Sean Jessee, Fulfilling the Promise of the Medicaid Act: Why the Equal Access Clause Creates Privately Enforceable Rights

Publication year2009



"[T]he restrictive analysis required by federal case law and the recent amendments by Congress render the Medicaid Act's 'equal access' provisions merely illusory."1In Roob v. Fisher, an Indiana Court of Appeals opinion, Judge Baker explained that preventing Medicaid recipients from enforcing their rights under these provisions (the equal access clause) of the Medicaid Act causes a result "extremely deleterious to those most in need."2Under the equal access clause, a state must provide "methods and procedures"3in its Medicaid plan to assure that "payments to providers produce four outcomes: (1) 'efficiency,' (2) 'economy,' (3) 'quality of care,' and (4) adequate access to providers by Medicaid beneficiaries."4Judge Baker's obvious misgivings about disallowing Medicaid recipients to enforce their rights did not change the decision of the Indiana Court of Appeals: Medicaid recipients denied adequate access to healthcare because of a state's low reimbursement rates for healthcare providers cannot enforce their rights through the equal access clause of the Medicaid Act.5

The purpose of the equal access clause is to protect individuals against states setting Medicaid reimbursement rates paid to healthcare providers so low that few or no providers will accept Medicaid patients, thus denying

Medicaid recipients adequate access to healthcare.6While the court in Roob believed that congressional statutes and federal precedent forced it to rule in a way contradictory to sound public policy,7several other courts have interpreted those same statutes and cases to invoke enforceable rights for Medicaid recipients.8Judge Baker's opinion suggests that those other courts are employing judicial activism by misreading legal precedent and statutes to reach an agreeable policy decision.9In Roob, the court reasoned that it was up to Congress to change the Medicaid statute and end its "apparent indifference to the plight of Medicaid . . . recipients."10This statement suggests that Medicaid recipients lack additional ways to ensure that they are not denied access to healthcare because of a state's low reimbursement rates. However, the opinion in Roob and the opinions of other courts that have addressed this issue have not analyzed whether the enforcement of the equal access clause is the only way for Medicaid recipients to ensure that they receive adequate access to healthcare. Further, courts have avoided directly addressing the effect such an inquiry would have in determining whether the statute gives rise to an enforceable right under 42 U.S.C. Sec. 1983.11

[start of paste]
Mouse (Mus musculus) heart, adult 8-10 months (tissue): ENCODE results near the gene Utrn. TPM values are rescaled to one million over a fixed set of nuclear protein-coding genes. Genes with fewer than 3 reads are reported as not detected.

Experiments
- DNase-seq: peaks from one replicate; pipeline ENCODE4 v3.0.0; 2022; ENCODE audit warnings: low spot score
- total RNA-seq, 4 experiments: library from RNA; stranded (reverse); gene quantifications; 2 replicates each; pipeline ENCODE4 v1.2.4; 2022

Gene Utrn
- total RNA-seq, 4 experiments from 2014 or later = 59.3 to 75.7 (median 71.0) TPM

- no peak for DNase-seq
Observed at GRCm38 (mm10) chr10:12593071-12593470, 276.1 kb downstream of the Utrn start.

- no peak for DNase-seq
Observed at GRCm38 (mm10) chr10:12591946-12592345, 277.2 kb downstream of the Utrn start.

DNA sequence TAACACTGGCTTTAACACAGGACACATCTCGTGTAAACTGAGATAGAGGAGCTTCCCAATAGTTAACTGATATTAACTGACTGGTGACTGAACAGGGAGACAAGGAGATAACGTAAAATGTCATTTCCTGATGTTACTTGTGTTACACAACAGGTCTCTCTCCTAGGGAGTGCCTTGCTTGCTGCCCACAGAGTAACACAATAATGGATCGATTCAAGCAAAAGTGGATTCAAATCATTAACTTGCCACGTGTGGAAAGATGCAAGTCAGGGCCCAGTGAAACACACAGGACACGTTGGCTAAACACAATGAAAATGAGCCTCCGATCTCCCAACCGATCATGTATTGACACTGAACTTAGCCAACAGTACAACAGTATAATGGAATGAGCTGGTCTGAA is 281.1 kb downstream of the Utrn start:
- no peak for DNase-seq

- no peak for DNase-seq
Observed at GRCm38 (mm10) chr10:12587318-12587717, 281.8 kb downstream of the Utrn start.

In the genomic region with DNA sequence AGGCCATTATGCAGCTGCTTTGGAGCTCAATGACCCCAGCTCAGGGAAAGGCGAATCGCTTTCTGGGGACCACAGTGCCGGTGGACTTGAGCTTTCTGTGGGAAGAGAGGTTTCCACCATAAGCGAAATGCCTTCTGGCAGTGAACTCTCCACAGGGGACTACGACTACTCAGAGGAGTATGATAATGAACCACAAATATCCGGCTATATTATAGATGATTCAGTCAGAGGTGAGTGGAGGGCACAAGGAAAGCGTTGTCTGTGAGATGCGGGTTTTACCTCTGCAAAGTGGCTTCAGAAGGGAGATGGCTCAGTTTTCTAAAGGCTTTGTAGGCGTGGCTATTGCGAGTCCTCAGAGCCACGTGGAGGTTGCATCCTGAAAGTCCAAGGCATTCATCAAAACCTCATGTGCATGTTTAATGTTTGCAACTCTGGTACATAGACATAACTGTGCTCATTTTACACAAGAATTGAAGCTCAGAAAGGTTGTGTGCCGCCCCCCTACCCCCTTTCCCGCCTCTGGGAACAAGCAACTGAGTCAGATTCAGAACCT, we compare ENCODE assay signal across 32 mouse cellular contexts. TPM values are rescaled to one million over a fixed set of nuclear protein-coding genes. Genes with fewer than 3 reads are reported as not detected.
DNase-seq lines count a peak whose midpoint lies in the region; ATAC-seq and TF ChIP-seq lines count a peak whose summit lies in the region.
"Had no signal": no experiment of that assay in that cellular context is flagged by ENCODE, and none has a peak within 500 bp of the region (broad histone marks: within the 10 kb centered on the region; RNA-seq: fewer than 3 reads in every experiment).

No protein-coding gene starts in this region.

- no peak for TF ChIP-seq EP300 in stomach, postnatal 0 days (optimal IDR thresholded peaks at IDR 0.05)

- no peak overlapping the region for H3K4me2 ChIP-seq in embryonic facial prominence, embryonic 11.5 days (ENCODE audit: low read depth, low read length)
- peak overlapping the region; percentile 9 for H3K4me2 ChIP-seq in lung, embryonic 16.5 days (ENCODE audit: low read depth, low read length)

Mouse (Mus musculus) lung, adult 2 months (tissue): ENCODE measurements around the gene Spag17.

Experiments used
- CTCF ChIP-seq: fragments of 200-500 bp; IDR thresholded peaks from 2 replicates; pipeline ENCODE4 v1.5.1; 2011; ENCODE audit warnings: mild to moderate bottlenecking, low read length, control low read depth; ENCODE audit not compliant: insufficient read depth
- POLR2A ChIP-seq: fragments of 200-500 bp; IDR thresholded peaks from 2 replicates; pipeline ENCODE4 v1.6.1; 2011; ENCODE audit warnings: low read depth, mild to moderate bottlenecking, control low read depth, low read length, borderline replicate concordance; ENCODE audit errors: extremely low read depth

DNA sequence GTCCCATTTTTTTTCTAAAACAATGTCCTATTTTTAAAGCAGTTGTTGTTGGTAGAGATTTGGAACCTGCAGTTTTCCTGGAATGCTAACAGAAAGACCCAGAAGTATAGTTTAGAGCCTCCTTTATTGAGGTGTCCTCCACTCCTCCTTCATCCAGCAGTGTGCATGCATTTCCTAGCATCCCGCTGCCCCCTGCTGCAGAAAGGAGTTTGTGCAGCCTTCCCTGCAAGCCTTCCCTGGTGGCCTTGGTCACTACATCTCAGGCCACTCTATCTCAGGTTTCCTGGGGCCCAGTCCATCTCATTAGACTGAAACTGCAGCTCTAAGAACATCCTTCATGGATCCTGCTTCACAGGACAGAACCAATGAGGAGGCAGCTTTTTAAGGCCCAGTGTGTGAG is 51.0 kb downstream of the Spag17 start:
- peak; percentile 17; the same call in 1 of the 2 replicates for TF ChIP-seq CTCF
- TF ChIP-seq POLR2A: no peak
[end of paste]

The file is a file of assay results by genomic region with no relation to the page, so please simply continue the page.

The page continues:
The judicial split, and the confusion evident in the wide variety of reasoning used to apply the Supreme Court's test for whether a statute is enforceable through Sec. 1983,12suggests that the Supreme Court should directly address the enforceability of the equal access clause. Part I of this Comment provides background information about the Medicaid Act, the equal access clause, the dilemma for Medicaid recipients created by low reimbursement rates, and how courts generally view the enforcement of federal statutory rights under Sec. 1983.13Part II explores the central reasoning from the circuits that allow the equal access clause to be enforceable, and examines the alternative legal reasoning employed in the circuits that have held that the right is not enforceable. This Part demonstrates that the lack of guidance from the Supreme Court to lower courts has resulted in a multitude of legal reasoning and confusion in determining whether individuals have an enforceable right under Sec. 1983 to enforce the equal access clause of the Medicaid Act.14Part II also examines recent judicial opinions that appear to indicate a trend toward prohibiting Medicaid recipients from enforcing equal access rights through a

Sec. 1983 suit. It ultimately explains, however, that most of those decisions occurred in circuits that historically, not just recently, ruled against allowing Medicaid recipients to enforce the equal access clause.15This Comment argues that due to the complexity of the Gonzaga test, lower courts have overlooked whether alternative legal remedies exist, when determining whether the equal access clause creates an enforceable right for Medicaid recipients.16

Part III explores the various other legal avenues Medicaid recipients who are not receiving proper access to medical services can pursue.17While these additional strategies are effective in certain situations, each has flaws that prevent it from adequately meeting the needs of all individuals suffering from insufficient access to medical services. Part IV discusses the possible implications of allowing Medicaid recipients to enforce the equal access clause through a Sec. 1983 suit.18This Comment concludes by arguing that the Supreme Court must address the equal access clause issue because of the judicial subjectivity and uncertainty that accompany the application of the Gonzaga test. Due to the lack of additional legal avenues for Medicaid recipients to pursue and the likelihood that the problem of low reimbursement rates will continue, the Court should rule in favor of allowing an enforceable right under the equal access clause to ensure that the promise of the Medicaid Act is not "merely illusory."19